We know there will be three drivetrains offered, and that there will be three model grades. We don’t know what it will cost just yet, but Mercedes-Benz announced that the X-Class will start in Europe from around 37,000 euros, which equates to approximately $53,800.
That seems expensive for what will essentially be a workhorse-spec with a single-turbo diesel engine. And it is. Most dual-cab derivatives are priced from the high-$30k mark upwards.
In fact, if that were to be the costing we see in Australia for a starting point, it would be pitting the four-cylinder rear-drive manual 4x2 base model against a Toyota HiLux SR5 4x4 with an automatic gearbox. Yikes.
But as the team from Mercedes-Benz Vans Australia was eager to point out, it isn’t as simple as converting the price for a vehicle in Europe to Aussie dollars, because there are differences between the markets, the applicable taxes, standard equipment lists, and so on.
Diane Tarr, managing director for Mercedes-Benz Vans Australia-Pacific told media at the unveiling of the X-Class that the company must offer pricing that positions the new model both as competitive and desirable.
“We know we’ve got a lot of cashed-up tradies, and I think that would position them more into opportunities like the Progressive and Power models,” Tarr said.
“I’m using an Aussie term, here!,” she exclaimed at the reaction to using the colloquial term for successful blue-collar workers. “Our [German] colleagues, that’s a term they also picked up on – ‘what’s a cashed-up tradie?’ – but we have to be attractively priced, naturally, to be able to step into this segment.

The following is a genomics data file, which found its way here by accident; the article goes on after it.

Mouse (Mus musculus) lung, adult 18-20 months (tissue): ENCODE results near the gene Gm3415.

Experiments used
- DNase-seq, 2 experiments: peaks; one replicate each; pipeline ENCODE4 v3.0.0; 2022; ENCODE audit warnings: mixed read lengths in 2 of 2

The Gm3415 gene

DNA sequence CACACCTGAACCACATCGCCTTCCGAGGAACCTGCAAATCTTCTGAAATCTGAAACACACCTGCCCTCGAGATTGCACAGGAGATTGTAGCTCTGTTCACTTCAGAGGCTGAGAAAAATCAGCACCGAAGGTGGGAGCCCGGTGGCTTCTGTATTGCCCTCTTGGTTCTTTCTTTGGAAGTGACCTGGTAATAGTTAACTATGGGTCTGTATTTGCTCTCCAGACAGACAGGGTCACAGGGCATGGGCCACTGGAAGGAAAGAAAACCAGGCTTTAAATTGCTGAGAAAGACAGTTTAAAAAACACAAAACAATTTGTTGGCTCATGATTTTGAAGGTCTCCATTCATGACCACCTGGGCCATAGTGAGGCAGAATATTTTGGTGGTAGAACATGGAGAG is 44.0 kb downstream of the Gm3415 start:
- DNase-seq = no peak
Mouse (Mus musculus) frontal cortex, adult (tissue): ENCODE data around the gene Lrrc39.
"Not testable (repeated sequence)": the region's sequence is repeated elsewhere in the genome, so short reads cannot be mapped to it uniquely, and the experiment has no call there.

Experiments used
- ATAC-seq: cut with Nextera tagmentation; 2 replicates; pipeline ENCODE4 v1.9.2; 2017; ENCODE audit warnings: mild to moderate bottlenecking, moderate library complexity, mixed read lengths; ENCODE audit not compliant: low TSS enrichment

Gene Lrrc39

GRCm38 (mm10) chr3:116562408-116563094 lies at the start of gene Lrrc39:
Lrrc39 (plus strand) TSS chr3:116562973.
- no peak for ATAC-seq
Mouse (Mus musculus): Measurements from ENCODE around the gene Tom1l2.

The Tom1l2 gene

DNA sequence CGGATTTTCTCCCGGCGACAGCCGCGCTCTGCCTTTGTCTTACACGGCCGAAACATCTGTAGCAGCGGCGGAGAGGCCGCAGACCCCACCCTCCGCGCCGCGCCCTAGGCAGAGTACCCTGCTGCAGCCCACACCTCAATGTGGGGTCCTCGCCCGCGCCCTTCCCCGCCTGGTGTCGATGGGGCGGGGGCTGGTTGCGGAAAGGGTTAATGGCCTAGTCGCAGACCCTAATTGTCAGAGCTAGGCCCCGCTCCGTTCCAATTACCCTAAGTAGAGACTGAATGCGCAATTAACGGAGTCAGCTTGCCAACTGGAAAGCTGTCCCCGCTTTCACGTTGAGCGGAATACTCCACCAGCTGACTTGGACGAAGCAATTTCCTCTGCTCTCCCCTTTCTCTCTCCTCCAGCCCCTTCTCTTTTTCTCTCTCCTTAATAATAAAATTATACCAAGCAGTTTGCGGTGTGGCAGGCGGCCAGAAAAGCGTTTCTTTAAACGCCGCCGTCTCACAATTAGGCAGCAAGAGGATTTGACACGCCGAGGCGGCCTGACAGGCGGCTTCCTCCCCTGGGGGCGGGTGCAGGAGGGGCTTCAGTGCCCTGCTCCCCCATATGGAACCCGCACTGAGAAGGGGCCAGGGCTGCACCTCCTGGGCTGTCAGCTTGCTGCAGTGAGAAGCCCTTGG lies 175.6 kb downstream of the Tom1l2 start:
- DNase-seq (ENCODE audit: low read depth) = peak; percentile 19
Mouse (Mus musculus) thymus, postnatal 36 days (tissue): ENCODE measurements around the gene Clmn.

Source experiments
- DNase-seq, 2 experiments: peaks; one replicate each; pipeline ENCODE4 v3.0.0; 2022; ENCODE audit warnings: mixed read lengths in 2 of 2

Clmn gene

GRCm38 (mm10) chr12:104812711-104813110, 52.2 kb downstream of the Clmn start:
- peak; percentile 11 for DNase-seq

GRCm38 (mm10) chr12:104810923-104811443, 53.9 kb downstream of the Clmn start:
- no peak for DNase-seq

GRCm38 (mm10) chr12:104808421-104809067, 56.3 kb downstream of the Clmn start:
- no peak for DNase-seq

“I can’t comment on what goes into their price position,” Tarr said of the German start price. “At the same time, we are a premium brand, and we’re mindful of that position. But it is a competitive segment.”
We’ve seen Mercedes-Benz Vans be particularly aggressive in the commercial vehicle segment in Australia, and the X-Class will likely follow suit. Expect competitive, but not cheap, pricing, essentially.
As for range complexity, ute buyers clearly need millions of options to choose from – and Mercedes-Benz will offer multiple tiers to its 18-variant X-Class line-up in Australia, which will be only available as a dual-cab, but will include the choice of pick-up or cab-chassis body-styles.
So far, we know the new model will come with three distinct versions, and each will have a choice of two engines.
Here’s how we expect the company will offer the X-Class range when it arrives locally in the first half of 2018:
Cab-chassis (see our speculative rendering) or pick-up available.